Now that we’ve established the difference between normal, healthy dog sleep and prolonged dog sleep that is a sign of something wrong, let’s talk about some of the reasons dogs sleep so much.
- Depression: Dogs getting depression like humans? Yup, you bet. For very similar reasons humans face depression, your dog can face the same risk. Whether due to a chemical imbalance in the dog’s brain, a change in your dog’s day to day routine that they haven’t accustomed to (such as changing homes, the passing away of a close friend or family member, etc ..) or many of the uncountable reasons dogs can get affected, these all put them at risk of depression, depending on how they handle these events. Generally, you should have doubts that your dog is depressed when they gradually start sleeping more and more than they used to, get less and less active throughout the day, become lethargic in everything they do, start eating less and less and losing weight as a result.
- Hypothyroidism: Hypothyroidism means that your dog’s thyroid falls short of producing the necessary amounts of T3 and T4 hormones, which decreases the rate at which their body burns calories (metabolic rate). Why dogs (and people alike) get hypothyroidism is another story, and there are many reasons for that, and are not the focus of this article so we won’t be talking about them here. You should just know that when your dog has hypothyroidism, their metabolic system slows down, their energy levels greatly drop, they become sleepy all the time and thus tend to sleep a whole lot more than they used to. So get your dog checked for hypothyroidism if you notice them sleeping more than they used to, you never know what you might find.
- Diabetes: Diabetes mostly affects older dogs. Dogs who have are diagnosed with diabetes will be sleepy all the time, lethargic, always be thirsty due to excessive urination and lose weight at a fast pace. If you get your dog checked for diabetes and the doctor confirms your dog does indeed have it, don’t worry, treatment exist. In fact, it’s the same treatment as for humans, via insulin injections.
- Infections: Infectious diseases can cause your dog to sleep excessively and display signs of serious lethargy. How can you tell if your dog has an infectious disease? Well, besides lethargy and sleepiness, most infectious diseases cause dogs to display many other symptoms that make it obvious for you that something is not alright with your dog.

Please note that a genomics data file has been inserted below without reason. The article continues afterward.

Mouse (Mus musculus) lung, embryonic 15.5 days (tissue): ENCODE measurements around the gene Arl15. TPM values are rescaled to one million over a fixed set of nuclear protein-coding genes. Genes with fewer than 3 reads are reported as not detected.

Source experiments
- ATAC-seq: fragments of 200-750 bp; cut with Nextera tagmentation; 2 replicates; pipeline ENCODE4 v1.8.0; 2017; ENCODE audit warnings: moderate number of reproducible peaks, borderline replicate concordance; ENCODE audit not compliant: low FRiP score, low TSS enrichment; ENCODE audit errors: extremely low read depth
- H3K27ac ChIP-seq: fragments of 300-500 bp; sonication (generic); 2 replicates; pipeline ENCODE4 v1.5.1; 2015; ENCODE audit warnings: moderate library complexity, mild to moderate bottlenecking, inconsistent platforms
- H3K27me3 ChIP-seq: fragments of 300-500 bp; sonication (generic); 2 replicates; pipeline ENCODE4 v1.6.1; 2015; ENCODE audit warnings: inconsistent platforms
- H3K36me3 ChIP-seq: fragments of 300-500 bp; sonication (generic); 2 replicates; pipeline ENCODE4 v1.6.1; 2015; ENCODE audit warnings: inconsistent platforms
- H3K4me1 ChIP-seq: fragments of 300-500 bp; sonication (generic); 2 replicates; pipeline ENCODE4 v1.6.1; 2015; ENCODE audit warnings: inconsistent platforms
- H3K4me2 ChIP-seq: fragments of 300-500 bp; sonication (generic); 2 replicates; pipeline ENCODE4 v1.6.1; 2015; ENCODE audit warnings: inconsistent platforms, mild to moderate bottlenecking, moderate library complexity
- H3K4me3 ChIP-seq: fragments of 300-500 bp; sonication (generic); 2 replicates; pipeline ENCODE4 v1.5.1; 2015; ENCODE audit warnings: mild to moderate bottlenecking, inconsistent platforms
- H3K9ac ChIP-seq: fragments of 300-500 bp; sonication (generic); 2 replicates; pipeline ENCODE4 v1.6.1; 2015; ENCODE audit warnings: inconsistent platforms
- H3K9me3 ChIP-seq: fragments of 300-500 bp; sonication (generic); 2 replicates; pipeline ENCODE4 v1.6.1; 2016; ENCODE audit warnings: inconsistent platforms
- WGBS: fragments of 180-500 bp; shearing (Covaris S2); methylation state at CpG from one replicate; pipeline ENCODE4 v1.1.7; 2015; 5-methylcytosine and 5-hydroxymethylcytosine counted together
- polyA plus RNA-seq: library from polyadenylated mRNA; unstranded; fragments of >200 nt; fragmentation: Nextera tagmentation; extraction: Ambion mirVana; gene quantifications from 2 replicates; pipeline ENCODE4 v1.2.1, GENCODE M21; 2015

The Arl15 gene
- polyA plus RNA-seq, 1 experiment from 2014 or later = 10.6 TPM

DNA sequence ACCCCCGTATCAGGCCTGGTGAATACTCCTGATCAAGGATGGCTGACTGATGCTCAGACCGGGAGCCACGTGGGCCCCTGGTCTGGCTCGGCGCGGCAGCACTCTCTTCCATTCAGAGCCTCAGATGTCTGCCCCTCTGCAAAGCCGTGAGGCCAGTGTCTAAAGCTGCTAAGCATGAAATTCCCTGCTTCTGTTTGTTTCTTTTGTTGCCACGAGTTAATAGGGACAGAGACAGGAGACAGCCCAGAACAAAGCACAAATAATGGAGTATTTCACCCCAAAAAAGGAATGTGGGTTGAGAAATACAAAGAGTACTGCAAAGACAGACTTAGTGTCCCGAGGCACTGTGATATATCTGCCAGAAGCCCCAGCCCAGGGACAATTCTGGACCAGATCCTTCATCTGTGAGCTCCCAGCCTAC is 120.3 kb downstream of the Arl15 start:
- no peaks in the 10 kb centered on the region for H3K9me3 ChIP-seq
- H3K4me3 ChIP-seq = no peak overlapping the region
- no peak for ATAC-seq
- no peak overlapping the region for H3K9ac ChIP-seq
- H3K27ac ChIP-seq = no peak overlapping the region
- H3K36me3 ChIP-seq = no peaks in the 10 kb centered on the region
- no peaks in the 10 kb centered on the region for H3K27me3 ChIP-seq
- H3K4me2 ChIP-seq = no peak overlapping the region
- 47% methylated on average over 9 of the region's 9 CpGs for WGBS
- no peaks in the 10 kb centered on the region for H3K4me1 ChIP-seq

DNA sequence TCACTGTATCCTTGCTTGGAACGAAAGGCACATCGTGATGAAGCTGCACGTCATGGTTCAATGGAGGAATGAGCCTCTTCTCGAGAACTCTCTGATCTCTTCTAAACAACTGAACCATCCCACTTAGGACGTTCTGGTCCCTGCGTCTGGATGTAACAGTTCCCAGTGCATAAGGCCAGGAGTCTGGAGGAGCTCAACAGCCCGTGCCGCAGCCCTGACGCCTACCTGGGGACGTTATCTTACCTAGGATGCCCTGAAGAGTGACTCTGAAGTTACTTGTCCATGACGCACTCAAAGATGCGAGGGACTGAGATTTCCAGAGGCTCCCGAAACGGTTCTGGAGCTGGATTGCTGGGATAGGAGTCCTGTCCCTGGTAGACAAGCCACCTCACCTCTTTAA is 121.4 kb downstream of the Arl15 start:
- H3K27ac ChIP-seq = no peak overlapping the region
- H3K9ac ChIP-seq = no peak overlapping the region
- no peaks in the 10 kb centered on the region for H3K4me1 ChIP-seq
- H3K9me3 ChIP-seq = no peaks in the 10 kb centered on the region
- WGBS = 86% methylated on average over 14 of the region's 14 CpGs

- Dehydration: Is your dog getting enough water throughout the day? Make sure this is in check, because if it’s not, you’ll get them in a whole world of health problems that are much bigger than just sleep problems.
- Low Quality Diet: Are you feeding your dog a low quality diet? Besides not providing them with proper nutrients to keep them healthy and energetic throughout the day, foods that make up low quality diets are often hard for your dog to digest and take too much time, which leads to them being lethargic and sleepy instead of upbeat and energetic if they had a high quality diet.
- Pain: When your dog is in pain, they often spend time alone away from everyone else and try to sleep it away. One of the most common cases this is seen in is when your dog has osteoarthritis, which is a disease that affects the joints of your dog as they grow older and older. This is yet another reason as to why it’s vital for you to keep in contact with your veterinarian when it comes to your dog’s health, as only a professional can diagnose such conditions and provide the correct course of treatment for it.
How To Improve Your Dog’s Sleep Quality
Now, since you’re here reading this article, you might as well take some tips with you on how to improve the quality of your dog’s sleep. Trust me, your dog will thank you (in actions since they can’t speak!) later :).
- Comfortable Bed: Make sure your dog has a comfortable bed to sleep on. This is especially important when it comes to older dogs, since they experience muscle and joint pain as they age and become more delicate, which is where a comfortable bed comes into play.
- Exercise: Really, your dog should be getting exercise each and every day, no excuses allowed! Besides the fact that an active lifestyle will keep them healthy, alert and lethargy-free throughout the day, exercise will greatly improve the muscle tone of your dog as they age, which is a huge benefit any dog owner who truly loves their dog can give them. Whether it’s a walk in the park, physically demanding games or just roaming free in your backyard, exercise ideas for dog are endless.
- Keep In Contact With Your Veterinarian: I know I’ve said this a lot already throughout this article, but I just can’t stress it enough, as many dog owners slack off when it comes to this, even though this is one of the most important things they should be doing when it comes to their dog’s health. And this is especially important if excessive sleeping in your dog is a sign for a medical condition your dog is suffering from, which will only be properly solved by professional veterinary advice.